Employment lawyer Kevin Poulter sits down with Legal Cheek to discuss social media, Alan Titchmarsh and his latest podcast project
“I will always encourage law students and junior lawyers to get on social media,” says employment lawyer Kevin Poulter. “It’s where legal news is often broken now. Take judgments for example: you no longer have to wait weeks on end for them to appear online through the official channels. Within a few clicks you can usually find what you’re after on Twitter.”
Poulter, a partner at private client outfit Child & Child, is well positioned to speak on the benefits of being online savvy.
“Several years ago, I was asked by a firm I was working for at the time to set up and run its Twitter account,” he tells Legal Cheek. “I was effectively asked to become the voice of the firm at a time when the legal profession was still very wary of social media. My interest really went from there.”
Fast forward to today and Poulter boasts a substantial online following, has secured a highly-coveted Twitter blue tick, and can often be found on TV in his capacity as a legal commentator and social media expert. Appearances to date include BBC News and ITV’s The Alan Titchmarsh Show, where he was a legal expert.
On juggling his on and off-screen commitments, Poulter says:
“Take The Alan Tichmarsh Show for example. As their resident legal expert, I was lucky enough to have my own dressing room, which I effectively used as an office. I had my laptop, phone and access to good WiFi. The only time where I wasn’t able to work was for the hour or so when I was filming. But at least I got to sit between Joan Collins and Leo Sayer while pouring Nicholas Parsons a cup of tea!”
Poulter is in the process of adding another media string to his bow: this time teaming up with Thomson Reuters to launch a new series of podcasts.
In The Hearing — with Kevin Poulter, the Yorkshire-born lawyer sits down and chews the fat with some of the country’s more interesting legal personalities. Poulter explains:
“Our approach is more conversational. It’s not a straightforward interview with pre-set questions. We try to make the guests feel as relaxed as possible, so we actually go to their chambers, office or their home. Naturally, some of the conversations are more light-hearted than others, it really comes down to the topic being discussed.”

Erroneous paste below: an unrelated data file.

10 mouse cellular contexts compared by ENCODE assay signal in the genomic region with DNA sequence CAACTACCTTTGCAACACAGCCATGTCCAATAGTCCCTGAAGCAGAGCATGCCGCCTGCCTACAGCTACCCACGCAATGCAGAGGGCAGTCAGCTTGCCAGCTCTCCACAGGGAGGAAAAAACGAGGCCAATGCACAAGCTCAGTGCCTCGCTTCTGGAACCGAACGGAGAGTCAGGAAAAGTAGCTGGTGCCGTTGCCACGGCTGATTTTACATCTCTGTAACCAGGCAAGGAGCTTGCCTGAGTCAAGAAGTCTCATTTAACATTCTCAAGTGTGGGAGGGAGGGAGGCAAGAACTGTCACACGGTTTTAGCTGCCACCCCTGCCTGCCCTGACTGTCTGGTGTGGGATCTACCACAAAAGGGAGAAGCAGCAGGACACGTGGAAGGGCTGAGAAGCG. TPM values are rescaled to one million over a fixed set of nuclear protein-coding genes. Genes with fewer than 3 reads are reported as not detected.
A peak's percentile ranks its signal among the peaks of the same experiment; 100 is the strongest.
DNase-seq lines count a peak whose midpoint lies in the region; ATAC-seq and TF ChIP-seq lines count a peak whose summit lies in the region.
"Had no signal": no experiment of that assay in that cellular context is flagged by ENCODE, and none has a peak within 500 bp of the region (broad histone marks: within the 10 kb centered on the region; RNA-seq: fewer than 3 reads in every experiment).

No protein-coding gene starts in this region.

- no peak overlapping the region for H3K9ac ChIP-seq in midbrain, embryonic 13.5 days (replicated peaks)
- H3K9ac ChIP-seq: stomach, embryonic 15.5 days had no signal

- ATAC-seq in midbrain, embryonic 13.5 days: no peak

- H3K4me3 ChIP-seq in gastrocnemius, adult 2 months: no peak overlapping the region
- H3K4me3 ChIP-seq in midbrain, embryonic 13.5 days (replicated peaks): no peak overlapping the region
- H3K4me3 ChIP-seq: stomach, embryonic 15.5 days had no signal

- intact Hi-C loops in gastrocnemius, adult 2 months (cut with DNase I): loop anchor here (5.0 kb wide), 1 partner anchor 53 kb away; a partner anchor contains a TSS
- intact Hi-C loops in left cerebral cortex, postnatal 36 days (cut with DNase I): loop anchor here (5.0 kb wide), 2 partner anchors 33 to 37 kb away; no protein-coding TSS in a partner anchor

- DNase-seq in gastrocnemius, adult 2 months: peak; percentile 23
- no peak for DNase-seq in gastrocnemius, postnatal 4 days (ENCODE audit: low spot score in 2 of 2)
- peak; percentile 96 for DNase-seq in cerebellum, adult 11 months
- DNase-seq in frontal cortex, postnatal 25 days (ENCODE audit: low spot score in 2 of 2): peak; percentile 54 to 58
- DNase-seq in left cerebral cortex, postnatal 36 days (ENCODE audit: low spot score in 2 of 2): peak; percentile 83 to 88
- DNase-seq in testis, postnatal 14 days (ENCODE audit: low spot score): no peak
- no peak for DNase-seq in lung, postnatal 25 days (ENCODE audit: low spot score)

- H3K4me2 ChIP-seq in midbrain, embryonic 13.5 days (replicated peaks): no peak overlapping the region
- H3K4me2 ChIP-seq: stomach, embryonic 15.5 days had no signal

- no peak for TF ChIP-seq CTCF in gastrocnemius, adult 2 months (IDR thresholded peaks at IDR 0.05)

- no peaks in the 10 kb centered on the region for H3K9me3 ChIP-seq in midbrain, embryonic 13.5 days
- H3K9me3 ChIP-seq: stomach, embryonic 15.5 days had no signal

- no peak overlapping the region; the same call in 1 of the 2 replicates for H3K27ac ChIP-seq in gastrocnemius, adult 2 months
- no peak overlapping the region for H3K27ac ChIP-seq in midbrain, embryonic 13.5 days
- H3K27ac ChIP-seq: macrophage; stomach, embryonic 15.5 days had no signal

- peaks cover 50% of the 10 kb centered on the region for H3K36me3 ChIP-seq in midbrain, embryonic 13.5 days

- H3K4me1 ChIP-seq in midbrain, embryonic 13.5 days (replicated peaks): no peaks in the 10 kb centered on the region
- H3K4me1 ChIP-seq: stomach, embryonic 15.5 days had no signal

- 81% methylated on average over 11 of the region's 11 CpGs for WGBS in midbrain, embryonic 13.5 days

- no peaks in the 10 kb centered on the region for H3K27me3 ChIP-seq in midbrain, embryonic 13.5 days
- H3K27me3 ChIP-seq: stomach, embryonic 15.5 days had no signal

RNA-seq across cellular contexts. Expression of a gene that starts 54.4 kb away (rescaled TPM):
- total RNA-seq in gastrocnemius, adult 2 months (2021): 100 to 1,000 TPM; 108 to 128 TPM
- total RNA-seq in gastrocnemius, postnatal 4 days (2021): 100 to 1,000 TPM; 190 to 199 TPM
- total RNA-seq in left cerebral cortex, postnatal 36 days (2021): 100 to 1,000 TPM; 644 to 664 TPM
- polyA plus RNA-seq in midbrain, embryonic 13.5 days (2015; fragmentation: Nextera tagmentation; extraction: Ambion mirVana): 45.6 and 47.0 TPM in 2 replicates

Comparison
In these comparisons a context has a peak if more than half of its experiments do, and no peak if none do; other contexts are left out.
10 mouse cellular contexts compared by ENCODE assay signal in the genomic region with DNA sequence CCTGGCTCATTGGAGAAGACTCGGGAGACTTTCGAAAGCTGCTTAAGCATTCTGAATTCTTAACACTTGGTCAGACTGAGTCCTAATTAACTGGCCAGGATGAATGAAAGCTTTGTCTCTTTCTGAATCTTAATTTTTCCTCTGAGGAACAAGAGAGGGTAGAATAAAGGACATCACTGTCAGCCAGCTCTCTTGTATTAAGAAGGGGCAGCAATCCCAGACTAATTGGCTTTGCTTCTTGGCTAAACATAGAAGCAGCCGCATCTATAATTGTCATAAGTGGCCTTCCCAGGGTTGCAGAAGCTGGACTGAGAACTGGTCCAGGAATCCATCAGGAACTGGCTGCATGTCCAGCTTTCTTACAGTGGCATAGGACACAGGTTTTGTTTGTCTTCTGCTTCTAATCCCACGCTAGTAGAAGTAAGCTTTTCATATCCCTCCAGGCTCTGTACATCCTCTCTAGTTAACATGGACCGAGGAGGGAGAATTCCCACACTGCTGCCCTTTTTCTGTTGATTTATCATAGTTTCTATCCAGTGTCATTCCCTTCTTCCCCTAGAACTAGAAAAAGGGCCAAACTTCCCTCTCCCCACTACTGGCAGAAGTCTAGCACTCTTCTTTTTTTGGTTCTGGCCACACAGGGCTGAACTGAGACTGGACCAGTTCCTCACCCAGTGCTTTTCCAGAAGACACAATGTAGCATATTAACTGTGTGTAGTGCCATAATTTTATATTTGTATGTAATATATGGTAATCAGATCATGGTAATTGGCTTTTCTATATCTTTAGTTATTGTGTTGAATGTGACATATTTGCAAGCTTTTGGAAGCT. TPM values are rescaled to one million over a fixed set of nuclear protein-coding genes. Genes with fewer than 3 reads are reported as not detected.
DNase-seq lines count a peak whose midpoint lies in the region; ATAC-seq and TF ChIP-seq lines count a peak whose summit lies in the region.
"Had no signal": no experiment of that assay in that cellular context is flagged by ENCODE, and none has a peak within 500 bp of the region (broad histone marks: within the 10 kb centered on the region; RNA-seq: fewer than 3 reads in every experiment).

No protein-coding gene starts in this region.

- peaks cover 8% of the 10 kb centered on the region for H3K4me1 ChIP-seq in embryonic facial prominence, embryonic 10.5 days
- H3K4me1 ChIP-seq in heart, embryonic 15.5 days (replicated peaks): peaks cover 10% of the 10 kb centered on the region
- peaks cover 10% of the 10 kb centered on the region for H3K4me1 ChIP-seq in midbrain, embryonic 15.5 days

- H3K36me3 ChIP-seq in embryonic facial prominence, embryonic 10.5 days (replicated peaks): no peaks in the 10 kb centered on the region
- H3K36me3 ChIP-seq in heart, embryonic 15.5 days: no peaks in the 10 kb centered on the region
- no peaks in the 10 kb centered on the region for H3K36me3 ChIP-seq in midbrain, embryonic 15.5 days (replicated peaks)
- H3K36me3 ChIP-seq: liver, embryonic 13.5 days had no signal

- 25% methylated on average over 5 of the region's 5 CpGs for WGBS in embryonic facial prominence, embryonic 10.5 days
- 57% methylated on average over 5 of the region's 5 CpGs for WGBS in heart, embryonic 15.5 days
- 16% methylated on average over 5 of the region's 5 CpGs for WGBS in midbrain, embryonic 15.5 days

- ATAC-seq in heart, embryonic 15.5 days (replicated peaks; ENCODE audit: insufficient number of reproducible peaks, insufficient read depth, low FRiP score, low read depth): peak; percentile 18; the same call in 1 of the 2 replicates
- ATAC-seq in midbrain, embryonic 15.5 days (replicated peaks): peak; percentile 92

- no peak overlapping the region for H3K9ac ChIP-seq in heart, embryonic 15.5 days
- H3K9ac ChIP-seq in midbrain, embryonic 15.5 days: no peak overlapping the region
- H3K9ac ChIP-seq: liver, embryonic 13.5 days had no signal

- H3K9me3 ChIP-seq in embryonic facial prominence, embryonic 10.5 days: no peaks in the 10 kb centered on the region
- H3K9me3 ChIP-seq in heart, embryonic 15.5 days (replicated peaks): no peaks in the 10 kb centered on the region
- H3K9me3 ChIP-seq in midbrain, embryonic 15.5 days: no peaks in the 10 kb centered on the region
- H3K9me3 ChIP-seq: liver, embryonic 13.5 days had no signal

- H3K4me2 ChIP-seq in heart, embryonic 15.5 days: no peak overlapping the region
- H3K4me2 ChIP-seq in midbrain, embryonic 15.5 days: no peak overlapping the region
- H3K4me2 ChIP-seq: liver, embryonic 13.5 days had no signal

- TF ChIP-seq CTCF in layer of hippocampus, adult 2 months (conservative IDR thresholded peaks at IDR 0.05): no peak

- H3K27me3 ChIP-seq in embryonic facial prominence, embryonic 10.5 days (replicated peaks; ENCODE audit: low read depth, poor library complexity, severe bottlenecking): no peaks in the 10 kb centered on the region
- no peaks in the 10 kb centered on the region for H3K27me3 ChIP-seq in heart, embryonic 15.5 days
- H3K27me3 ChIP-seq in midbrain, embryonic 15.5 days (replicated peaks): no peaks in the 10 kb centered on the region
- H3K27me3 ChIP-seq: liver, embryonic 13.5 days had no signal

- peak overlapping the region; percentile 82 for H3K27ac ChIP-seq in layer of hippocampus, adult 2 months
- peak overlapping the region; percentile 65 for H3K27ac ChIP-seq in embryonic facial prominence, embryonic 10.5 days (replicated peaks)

Guests include former City of London Lord Mayor and CMS partner Fiona Woolf, ex-Court of Appeal judge and 4 New Square barrister Sir Rupert Jackson, transgender barrister and Old Square Chambers tenant Robin White, and Joseph Raczynski, a legal technologist and futurist at Thomson Reuters Legal. If that wasn’t enough to whet your appetite, Poulter says several other “special guests” are being lined up as we speak.
The podcasts — which are roughly 30 minutes in length and available on iTunes, SoundCloud and Spotify — are “perfect for lawyers and law students to dip in and out of”, says Poulter, “whether it’s on your commute to the office or during a lunch break”.
Poulter isn’t a novice when it comes to podcasts. With a smile on his face he tells us: “There’s a nice circularity to all this. Many years ago, I used to host a podcast series called Round My Kitchen Table with Legal Cheek publisher Alex Aldridge. We would discuss the week’s big legal events around Alex’s kitchen table, often over a glass of wine.”
So, with all that said, has Poulter ever considered ditching the law to pursue a career in the limelight? Quite the opposite. There have been times he’s had to say no to media appearances, Poulter concedes, because of client commitments. He says:
“It’s always been clear to me that the reason I am invited to these things is because I am first and foremost a lawyer. People do ask, ‘Oh why don’t you do the media stuff full time?’, but that’s not my passion. I’ve always wanted to be a lawyer and it’s important for me to keep that line between doing the job I love and everything else which is supportive of that.”
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